BioEnergy Research

, Volume 6, Issue 2, pp 688–698

Assessment of Aboveground and Belowground Vegetative Fragments as Propagules in the Bioenergy Crops Arundo donax and Miscanthus × giganteus

Authors

  • J. Jeremiah Mann
    • Department of Plant SciencesUniversity of California
    • California Plant Materials CenterUSDA/NRCS
  • Guy B. Kyser
    • Department of Plant SciencesUniversity of California
  • Jacob N. Barney
    • Department of Plant Pathology, Physiology, and Weed ScienceVirginia Tech
    • Department of Plant SciencesUniversity of California
Article

DOI: 10.1007/s12155-012-9286-z

Cite this article as:
Mann, J.J., Kyser, G.B., Barney, J.N. et al. Bioenerg. Res. (2013) 6: 688. doi:10.1007/s12155-012-9286-z

Abstract

Giant miscanthus (Miscanthus × giganteus) and giant reed (Arundo donax) are leading bioenergy crops. Both exhibit many invasive characteristics, though only giant reed is known to be invasive. Despite this, neither produces viable seed, limiting movement to vegetative propagules. Therefore, to assess vegetative fragments as potential propagules, we quantified seasonal changes in culm node viability and performance in giant miscanthus and giant reed under greenhouse conditions. Giant miscanthus culms were collected in spring, summer, fall, and winter from established fields, while giant reed culms were collected in summer, fall, and winter from feral stands. Treatments at each timing consisted of whole culms and single-node culm fragments planted in soil or placed in standing water for an 8-week period. Giant miscanthus whole culms and fragments produced shoots and roots in both soil and standing water immediately following cutting from spring to summer, but failed to produce shoots and roots after fall and winter cutting dates. All rhizome fragments survived and generated shoots and roots after burial. By comparison, giant reed produced shoots and roots in both soil and standing water throughout the year, regardless of cutting date. With giant miscanthus, precautions should be taken when living culms or rhizome fragments are harvested and transported through riparian habitats during the summer months. By comparison, giant reed showed a remarkable increase in propagule generation and productivity throughout the year and, thus, escaped propagules present a far greater risk of unintentional establishment compared to giant miscanthus.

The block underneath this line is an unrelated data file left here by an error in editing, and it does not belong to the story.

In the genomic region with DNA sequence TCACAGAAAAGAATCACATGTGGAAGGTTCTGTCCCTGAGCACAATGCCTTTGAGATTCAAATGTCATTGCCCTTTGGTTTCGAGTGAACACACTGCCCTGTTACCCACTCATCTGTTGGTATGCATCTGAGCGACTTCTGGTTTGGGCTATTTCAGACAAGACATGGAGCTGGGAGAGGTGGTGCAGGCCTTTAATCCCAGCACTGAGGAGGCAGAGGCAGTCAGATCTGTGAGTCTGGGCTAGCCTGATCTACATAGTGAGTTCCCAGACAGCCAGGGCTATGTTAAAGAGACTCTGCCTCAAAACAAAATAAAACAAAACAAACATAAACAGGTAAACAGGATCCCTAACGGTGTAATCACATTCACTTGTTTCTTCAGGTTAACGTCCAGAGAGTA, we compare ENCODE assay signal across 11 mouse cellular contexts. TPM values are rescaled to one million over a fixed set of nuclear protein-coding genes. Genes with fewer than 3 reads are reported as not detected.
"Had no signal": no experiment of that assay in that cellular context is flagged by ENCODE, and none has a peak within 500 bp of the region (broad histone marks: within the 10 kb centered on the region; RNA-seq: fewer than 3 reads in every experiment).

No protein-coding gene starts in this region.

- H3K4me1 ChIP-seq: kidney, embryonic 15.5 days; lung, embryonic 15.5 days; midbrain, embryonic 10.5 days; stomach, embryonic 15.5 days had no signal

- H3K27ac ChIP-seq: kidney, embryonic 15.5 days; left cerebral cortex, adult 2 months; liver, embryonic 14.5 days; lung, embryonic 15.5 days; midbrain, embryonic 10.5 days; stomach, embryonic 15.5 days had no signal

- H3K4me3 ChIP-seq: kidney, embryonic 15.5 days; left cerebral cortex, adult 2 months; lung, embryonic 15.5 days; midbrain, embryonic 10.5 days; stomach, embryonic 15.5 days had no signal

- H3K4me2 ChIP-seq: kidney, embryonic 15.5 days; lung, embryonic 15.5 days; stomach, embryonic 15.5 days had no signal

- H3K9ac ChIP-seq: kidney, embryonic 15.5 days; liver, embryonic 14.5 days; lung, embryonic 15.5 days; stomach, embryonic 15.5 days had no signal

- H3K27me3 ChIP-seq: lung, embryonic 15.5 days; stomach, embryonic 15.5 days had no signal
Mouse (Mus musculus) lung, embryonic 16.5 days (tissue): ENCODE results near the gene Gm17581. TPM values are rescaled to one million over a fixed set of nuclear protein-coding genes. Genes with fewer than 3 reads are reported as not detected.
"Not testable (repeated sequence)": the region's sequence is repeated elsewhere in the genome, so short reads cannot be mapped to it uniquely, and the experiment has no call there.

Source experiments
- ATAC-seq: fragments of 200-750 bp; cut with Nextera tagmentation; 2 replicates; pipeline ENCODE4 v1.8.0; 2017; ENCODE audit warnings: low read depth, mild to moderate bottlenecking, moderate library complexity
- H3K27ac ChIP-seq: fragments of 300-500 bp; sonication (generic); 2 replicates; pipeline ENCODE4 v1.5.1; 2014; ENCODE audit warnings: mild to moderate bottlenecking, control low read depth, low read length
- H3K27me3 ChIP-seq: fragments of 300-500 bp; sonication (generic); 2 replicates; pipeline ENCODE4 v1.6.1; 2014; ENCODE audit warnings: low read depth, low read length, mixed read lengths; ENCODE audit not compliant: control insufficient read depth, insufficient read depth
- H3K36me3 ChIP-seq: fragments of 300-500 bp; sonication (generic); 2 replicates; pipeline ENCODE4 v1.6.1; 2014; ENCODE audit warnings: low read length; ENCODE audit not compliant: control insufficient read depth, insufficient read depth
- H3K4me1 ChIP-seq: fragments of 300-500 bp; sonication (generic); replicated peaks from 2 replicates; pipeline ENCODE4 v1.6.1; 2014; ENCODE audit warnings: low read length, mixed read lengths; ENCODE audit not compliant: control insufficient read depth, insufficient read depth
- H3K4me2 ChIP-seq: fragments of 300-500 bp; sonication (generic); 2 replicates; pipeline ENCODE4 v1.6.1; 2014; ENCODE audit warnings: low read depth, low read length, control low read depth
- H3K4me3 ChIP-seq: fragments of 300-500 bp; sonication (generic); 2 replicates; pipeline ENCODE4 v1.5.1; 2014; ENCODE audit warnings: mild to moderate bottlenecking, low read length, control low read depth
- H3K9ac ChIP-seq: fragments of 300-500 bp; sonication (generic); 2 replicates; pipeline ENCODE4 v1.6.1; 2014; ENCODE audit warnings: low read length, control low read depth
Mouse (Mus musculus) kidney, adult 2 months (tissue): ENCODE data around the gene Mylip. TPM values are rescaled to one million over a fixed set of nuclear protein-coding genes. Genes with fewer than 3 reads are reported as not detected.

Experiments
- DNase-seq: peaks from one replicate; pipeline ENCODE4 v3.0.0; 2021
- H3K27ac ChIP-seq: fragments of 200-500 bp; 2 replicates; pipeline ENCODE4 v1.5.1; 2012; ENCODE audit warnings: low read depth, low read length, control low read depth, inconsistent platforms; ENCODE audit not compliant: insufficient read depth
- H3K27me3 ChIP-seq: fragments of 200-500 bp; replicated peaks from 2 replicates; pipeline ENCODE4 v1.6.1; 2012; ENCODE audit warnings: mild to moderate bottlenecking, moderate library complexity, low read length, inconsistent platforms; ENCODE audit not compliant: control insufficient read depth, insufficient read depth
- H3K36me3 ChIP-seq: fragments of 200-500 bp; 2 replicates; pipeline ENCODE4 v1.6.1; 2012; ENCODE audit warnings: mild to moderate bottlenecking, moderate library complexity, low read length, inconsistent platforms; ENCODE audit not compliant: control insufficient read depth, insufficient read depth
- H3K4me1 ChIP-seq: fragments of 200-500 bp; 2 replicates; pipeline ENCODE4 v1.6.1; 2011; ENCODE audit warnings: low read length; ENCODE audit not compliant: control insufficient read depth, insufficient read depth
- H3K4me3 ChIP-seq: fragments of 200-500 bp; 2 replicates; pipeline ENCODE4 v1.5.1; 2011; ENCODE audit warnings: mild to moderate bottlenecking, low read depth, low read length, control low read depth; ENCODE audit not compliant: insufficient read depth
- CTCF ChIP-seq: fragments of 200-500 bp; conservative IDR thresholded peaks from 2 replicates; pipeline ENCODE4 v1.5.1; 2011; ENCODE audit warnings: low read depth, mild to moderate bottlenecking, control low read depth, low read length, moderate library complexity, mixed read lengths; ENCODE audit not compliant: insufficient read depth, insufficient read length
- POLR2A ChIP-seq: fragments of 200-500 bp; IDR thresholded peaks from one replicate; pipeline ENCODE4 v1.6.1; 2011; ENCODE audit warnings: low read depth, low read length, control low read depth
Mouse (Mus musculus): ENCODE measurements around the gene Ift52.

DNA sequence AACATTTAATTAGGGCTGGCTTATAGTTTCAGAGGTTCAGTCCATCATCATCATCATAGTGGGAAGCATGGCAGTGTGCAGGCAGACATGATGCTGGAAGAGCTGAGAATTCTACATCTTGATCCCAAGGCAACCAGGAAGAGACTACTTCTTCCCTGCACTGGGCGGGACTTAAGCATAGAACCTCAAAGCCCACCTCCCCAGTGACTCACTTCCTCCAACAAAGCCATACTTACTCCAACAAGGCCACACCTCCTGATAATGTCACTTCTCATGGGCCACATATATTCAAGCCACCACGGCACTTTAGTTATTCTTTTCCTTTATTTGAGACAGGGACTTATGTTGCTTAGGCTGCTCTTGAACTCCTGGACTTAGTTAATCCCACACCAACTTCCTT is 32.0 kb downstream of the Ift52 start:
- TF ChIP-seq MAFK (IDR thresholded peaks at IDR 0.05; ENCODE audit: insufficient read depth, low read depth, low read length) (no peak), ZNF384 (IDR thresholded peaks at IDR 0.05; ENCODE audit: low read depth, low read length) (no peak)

Keywords

Arundo donax Giant miscanthus Giant reed Invasive species Miscanthus × giganteus Propagule survival

Copyright information

© Springer Science+Business Media New York 2012